The media industry is undergoing a fundamental shift: business models, audiences and revenue sources aren’t what they used to be, and media brands will need to innovate in order to survive and thrive.
Today, the most urgent discussions in publishing circles revolve around revenue diversification. Both b-to-b and b-to-c publishers striving to take their businesses profitably into the future must start investing in new and innovative real estate. This will help them preserve what matters most: the high-quality journalism that is at the center of their ethos. Specifically, there are four key areas that they should be investing against.
Build out brand extension units
Every media brand stands for something, but many haven’t fully realized the potential, elasticity and value that their brands possess.
Some notable exceptions are Time Out, the global media brand that helps readers explore their cities, which launched several Time Out Markets and offer physical food and cultural markets that curate the best a city has to offer under one roof; CNBC and MSNBC expanded their footprints on the retail front with branded newsstands in major U.S. airports; Time Inc.’s Real Simple capitalized on its cache with readers with branded products, such as cleaning supplies; and Better Homes and Gardens has one of the oldest and highest performing brand extensions in the industry. These are natural brand extensions that don’t require journalistic resources but they leverage brand authority to create new avenues of growth.
Develop b-to-b membership programs
A growing trend among publications is to put their content behind paywalls, but not everyone will win at that game. Brands must think about what brand affinity really means outside of traditional content-driven offerings.
Even b-to-c publications must think about b-to-b markets and how they can serve as almost “the association of record” for various b-to-b verticals that fit into their brand ethos. Then they can build revenue by offering businesses a utility belt filled with different benefits that they can use depending on lifecycle needs, which can be delivered by working with trusted partners. For example, a home decor publication might offer a special certification to interior designers or a beauty brand could create webinars for salon owners.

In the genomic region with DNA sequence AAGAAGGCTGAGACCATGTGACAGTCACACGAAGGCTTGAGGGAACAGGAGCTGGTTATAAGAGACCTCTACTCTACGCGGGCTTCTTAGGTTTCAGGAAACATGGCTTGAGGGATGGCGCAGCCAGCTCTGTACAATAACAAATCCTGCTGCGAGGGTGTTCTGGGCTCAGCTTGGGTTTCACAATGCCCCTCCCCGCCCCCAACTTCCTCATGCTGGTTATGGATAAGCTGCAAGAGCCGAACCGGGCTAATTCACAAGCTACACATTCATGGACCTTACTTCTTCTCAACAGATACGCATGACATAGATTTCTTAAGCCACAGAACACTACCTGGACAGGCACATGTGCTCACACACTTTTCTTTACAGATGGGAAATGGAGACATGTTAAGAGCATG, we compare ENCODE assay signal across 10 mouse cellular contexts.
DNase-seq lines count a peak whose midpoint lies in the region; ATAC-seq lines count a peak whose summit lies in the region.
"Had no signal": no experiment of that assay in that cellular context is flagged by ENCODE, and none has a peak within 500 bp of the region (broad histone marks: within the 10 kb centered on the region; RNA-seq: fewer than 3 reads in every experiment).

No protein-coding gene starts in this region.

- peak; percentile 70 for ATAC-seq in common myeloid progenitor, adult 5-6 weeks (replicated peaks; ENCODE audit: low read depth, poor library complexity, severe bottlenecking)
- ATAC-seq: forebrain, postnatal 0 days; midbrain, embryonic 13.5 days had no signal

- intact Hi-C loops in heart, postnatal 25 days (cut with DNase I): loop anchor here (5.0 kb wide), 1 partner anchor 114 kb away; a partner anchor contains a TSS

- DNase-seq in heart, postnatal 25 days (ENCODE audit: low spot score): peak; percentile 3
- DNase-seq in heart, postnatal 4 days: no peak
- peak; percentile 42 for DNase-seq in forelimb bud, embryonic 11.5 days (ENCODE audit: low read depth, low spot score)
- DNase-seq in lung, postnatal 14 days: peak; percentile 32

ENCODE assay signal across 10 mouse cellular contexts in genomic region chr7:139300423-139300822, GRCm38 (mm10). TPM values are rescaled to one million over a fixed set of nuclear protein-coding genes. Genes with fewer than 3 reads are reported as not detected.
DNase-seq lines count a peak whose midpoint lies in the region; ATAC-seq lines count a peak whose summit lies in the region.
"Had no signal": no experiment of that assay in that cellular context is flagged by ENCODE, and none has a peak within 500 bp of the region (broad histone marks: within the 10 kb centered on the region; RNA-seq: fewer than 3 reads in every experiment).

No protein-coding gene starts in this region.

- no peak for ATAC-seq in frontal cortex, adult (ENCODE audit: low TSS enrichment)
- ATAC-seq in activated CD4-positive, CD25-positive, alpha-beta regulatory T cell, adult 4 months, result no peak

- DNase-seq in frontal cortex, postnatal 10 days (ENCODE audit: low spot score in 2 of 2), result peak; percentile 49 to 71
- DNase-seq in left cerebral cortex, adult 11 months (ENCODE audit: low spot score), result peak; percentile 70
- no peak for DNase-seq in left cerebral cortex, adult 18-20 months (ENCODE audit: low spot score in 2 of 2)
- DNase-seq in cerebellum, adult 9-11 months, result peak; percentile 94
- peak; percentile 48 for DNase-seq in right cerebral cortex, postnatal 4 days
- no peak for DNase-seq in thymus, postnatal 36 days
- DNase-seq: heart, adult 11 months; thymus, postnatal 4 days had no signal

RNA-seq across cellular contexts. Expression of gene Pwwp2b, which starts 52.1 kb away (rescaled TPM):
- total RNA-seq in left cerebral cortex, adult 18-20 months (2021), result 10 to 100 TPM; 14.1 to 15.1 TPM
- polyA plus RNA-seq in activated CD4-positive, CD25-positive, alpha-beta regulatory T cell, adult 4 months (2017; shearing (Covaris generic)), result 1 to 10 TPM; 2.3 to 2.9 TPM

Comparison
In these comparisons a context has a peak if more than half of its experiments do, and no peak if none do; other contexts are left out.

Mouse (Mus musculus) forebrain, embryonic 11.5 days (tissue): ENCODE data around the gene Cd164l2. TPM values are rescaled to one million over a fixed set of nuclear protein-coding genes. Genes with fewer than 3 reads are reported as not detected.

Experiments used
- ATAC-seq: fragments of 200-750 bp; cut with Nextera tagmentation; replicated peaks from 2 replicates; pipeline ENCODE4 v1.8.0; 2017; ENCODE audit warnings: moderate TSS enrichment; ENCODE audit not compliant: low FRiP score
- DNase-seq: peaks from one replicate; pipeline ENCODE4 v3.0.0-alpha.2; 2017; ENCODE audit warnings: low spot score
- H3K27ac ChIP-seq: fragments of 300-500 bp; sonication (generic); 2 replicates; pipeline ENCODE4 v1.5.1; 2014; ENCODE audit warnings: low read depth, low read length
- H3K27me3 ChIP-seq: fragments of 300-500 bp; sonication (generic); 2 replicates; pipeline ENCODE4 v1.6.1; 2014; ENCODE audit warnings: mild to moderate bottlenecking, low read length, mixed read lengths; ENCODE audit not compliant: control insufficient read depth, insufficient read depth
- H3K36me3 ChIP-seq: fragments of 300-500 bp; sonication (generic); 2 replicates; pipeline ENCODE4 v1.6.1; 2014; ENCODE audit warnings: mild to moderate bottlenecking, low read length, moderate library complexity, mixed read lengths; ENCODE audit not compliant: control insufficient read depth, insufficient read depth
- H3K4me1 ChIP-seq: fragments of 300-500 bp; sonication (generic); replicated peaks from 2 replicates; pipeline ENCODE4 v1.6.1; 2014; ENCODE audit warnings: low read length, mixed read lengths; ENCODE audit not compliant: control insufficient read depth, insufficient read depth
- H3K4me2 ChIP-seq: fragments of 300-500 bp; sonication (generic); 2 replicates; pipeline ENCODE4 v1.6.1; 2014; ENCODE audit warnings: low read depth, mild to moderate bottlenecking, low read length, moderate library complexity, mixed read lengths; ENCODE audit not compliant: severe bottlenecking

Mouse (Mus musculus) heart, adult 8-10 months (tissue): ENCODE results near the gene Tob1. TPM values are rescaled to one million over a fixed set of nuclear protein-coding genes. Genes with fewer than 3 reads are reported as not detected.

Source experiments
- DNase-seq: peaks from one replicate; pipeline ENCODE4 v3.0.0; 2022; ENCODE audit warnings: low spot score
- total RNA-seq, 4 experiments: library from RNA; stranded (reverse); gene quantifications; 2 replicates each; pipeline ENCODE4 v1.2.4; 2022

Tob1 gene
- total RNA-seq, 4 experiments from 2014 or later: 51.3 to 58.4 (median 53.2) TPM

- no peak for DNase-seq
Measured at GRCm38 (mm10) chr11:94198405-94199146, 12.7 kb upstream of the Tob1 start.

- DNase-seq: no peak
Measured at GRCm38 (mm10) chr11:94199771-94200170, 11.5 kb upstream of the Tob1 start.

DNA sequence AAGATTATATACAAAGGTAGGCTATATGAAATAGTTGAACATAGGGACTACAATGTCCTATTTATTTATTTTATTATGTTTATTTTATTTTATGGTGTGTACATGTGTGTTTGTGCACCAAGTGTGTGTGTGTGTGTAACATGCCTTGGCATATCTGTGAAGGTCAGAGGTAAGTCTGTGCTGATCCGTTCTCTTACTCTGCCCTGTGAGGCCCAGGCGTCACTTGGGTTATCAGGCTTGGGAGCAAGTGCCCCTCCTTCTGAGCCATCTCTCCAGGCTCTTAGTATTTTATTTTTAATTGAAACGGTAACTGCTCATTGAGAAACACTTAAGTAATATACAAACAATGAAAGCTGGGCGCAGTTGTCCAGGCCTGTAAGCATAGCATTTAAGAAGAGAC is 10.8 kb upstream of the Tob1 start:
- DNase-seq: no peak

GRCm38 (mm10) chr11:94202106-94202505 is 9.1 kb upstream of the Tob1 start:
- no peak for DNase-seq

Acquire new real-world real estate and digital communities
There’s certainly a time and place for publications to acquire or invest in innovative technology in order to expand. But there’s also a strong case for acquiring tried and true businesses with track records of connecting key constituencies, either digitally or through real-world events.
Expanding into new verticals that are compatible with their ethos and that play to their core sales, operations and marketing strengths will allow brands to be entrenched from day one. For instance, it would make sense for a beauty magazine to buy a fashion or beauty conference, rebrand it or become the top-billed media partner, tap into the b-to-b segment of the industry and have a new business base to deliver value to.
Communities and their assets, like conferences, events and digital communication forums, create new real estate for media companies to engage, amplify and monetize. A digital community may benefit from a print magazine or a conference-based community may benefit from smaller event activations throughout the year. In other words, new real estate begets new real estate that can create more value for users and more touchpoints and sales opportunities for media companies.
Build more accessible branded content programs
Most branded content programs today concentrate on the largest companies in the world. That’s because sales teams are predominantly structured around the needs, sales cycles and procedures of advertising agencies or big company CMOs. As a result, publishers miss out on opportunities for long-tail value and recurring revenue by targeting smaller businesses with products at lesser price points that still offer significant value.
Publishers often think in terms of event tickets or conference participation for smaller businesses, and the full value of that market is often left unrealized. But several media brands have launched highly vetted, invitation-only networks of executives and professionals who have, as a member benefit, the ability to publish native content. This is not a media buy for amplifying corporate content but an opportunity for credentialed thought leaders to work closely with their in-house editors to publish valuable expert content that educates and informs readers. Oversight is strict, ensuring quality and relevance, and the price points make sense for this market and provide recurring non-advertising revenue that can be retained and grown.
There’s no such thing as a silver bullet, but media companies must strengthen their business models and create new, non-advertising revenue streams to create avenues of engagement, strengthen their P&Ls and help shore up the foundations of the properties they are committed to preserving.